The public airways are a limited resource owned by the people and licensed to a select group of media companies. It is fair to regulate them to ensure they operate in the public trust. One way they serve the public is through news and public affairs programming. Like many people, I am still trying to figure out what lessons, if any, can be drawn from that rampage. These videos help us all come to grips with the horrific events in the land of the Hokies. That is a public service.
Does that justify broadcasting Cho’s video and his plays? Is “deny[ing] him the reward he sought” a sound basis for refusing me information about a complex and confusing event? Should NBC be restricting public access to informative and important material out of concern for the possibility that some psychotic killer might be inspired to do the same thing in imitation of Cho?
This gets to the question of what the press is supposed to be. If the NBC News staff are supposed to be nannies, then yes, they ought to keep Cho’s video off the air and web. If the responsibility of a news organization is to report the news, then it would be deeply irresponsible to keep it off the air, to substitute one anchor’s account of the video (as Kaus suggests) for full public access to the material.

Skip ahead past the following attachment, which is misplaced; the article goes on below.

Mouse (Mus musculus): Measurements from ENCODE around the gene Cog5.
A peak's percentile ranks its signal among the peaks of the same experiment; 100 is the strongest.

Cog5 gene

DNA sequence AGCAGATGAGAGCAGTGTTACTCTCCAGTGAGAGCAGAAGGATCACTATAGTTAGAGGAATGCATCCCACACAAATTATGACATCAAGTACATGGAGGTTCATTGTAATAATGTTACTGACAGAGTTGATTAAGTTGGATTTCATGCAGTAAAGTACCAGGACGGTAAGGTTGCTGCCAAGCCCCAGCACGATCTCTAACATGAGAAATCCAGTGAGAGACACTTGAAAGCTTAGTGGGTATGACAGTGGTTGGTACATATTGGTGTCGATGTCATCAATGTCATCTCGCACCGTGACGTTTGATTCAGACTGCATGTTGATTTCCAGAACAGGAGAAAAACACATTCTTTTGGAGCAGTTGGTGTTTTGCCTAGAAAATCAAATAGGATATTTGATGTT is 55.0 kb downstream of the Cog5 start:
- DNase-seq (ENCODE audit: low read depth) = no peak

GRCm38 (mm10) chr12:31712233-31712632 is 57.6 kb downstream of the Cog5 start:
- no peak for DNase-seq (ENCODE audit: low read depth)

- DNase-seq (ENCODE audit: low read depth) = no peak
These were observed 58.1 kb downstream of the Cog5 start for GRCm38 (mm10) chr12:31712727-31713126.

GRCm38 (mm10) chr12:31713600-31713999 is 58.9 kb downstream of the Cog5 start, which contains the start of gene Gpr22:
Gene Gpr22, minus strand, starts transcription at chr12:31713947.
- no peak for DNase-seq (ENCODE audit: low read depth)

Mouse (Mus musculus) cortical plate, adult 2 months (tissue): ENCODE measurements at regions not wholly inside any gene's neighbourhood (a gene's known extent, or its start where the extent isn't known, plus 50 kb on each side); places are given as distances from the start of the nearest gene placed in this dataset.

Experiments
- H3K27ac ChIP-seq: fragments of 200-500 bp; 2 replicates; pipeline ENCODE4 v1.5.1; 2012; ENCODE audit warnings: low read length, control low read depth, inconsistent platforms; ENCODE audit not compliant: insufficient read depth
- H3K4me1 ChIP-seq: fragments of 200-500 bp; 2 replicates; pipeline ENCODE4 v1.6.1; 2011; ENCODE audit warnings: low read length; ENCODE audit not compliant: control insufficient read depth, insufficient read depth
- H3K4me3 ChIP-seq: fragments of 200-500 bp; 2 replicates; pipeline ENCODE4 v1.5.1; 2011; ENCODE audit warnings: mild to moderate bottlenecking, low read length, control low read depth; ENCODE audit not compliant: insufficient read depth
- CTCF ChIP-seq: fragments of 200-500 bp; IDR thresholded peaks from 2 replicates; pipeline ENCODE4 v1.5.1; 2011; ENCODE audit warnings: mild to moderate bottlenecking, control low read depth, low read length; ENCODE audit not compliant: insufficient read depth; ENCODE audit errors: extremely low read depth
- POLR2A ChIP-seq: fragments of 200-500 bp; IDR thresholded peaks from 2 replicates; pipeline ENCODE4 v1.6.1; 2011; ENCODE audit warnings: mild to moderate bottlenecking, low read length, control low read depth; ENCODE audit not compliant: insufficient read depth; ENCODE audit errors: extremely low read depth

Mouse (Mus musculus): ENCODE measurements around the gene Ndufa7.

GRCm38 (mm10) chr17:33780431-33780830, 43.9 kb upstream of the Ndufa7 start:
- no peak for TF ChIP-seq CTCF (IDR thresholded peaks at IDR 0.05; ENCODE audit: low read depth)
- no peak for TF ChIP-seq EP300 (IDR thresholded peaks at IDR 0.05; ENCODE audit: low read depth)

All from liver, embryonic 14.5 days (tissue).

I should mention that I haven’t watched the video or NBC’s portrayal of it, but no one has cited anything in particular about it that shouldn’t be shown, except for a general distaste for it. Your personal distaste is a reason to change the channel and avoid NBC’s coverage of this event. If everyone does that, the market will sort it out.
NBC News is not responsible for everything anyone might think or do after watching a report. It’s one thing to negotiate with terrorists nor surrender to their demands. During a police investigation, the media ought to show some (not absolute) deference to the needs for secrecy in ongoing investigations, as they should respect the privacy of victims and alleged criminals. The results of behaving otherwise are predictable and the media bears responsibility for vigilantism that follows their coverage of, for instance, child predators.